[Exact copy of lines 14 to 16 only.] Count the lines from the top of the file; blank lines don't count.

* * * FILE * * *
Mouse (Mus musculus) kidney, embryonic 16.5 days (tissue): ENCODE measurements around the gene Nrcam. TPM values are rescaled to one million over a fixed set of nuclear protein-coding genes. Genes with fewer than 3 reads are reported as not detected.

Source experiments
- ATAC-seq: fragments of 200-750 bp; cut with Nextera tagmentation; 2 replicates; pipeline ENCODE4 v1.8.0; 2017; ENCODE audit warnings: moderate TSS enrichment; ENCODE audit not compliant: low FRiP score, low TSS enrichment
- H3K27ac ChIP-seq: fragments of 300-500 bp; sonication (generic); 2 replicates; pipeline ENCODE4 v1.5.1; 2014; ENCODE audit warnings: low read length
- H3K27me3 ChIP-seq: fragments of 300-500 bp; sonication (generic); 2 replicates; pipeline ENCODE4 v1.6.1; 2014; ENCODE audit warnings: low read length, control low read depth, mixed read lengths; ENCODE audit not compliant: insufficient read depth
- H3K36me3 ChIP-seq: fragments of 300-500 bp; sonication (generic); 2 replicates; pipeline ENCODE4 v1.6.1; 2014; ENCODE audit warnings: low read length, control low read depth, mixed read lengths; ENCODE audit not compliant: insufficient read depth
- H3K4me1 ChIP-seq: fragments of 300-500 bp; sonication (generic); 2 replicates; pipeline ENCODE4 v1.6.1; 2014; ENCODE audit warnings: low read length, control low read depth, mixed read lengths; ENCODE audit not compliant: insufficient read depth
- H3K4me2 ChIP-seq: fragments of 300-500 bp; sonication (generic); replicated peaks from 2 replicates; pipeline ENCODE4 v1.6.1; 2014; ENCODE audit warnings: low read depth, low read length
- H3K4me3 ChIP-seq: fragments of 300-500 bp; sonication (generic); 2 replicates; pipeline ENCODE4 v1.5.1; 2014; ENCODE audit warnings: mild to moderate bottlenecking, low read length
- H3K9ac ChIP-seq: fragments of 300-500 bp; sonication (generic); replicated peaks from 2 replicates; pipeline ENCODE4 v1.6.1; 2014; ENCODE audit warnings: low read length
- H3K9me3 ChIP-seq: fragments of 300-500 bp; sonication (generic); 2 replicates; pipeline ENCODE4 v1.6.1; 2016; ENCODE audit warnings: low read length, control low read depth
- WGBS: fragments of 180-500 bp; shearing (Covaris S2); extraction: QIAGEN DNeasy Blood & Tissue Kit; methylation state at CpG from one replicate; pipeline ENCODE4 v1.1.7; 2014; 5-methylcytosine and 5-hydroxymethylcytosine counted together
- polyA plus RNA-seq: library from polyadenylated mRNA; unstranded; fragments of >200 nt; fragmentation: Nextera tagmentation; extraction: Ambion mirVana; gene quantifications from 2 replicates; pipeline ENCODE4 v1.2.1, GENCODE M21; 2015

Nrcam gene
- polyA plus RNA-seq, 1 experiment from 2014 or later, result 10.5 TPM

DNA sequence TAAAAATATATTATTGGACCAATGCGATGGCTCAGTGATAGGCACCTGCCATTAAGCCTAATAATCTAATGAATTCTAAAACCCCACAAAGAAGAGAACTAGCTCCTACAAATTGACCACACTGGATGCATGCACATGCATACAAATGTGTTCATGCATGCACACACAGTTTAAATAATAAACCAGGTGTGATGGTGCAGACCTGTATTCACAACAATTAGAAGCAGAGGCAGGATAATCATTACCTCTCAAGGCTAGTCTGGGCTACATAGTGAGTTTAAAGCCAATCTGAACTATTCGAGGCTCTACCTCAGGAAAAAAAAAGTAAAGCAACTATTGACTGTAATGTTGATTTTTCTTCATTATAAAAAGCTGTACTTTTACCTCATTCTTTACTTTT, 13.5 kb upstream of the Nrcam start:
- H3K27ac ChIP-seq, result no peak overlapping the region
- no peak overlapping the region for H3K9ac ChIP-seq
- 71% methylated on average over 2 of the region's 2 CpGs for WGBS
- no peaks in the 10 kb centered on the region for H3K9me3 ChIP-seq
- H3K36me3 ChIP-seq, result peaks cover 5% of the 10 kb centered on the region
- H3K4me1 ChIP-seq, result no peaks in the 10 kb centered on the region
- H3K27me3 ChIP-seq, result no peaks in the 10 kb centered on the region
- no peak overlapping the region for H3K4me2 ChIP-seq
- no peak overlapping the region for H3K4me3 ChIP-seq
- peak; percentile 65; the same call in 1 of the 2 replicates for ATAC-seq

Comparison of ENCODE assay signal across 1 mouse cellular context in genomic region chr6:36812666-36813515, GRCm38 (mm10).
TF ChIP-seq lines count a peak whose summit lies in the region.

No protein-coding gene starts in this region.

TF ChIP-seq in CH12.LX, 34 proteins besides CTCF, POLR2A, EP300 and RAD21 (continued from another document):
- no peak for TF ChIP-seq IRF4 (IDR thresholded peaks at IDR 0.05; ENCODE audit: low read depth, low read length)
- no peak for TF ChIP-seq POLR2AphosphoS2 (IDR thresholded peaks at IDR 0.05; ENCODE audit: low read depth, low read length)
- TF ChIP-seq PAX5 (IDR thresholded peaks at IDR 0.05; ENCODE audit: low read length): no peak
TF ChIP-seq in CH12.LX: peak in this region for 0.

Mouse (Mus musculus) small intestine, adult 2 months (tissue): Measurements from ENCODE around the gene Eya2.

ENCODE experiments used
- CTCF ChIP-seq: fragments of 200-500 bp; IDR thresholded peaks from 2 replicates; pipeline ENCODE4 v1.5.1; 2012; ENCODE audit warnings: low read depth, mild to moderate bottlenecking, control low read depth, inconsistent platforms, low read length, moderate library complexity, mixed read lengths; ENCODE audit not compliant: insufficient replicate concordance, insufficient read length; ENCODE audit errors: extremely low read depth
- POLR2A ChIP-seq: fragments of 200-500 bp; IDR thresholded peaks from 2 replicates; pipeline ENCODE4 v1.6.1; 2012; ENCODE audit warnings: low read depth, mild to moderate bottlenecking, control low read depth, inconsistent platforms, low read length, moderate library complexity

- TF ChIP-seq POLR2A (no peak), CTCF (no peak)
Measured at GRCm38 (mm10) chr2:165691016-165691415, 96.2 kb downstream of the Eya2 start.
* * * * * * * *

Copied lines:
Nrcam gene
- polyA plus RNA-seq, 1 experiment from 2014 or later, result 10.5 TPM

DNA sequence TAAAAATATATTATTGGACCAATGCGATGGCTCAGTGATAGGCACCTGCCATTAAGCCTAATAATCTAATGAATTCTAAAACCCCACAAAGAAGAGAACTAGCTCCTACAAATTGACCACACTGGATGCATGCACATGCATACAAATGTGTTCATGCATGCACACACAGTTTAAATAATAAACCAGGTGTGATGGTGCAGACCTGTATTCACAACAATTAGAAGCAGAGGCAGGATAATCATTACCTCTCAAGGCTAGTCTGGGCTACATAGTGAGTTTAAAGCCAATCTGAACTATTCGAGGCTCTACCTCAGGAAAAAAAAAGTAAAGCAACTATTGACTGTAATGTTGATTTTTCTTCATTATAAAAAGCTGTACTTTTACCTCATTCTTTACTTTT, 13.5 kb upstream of the Nrcam start: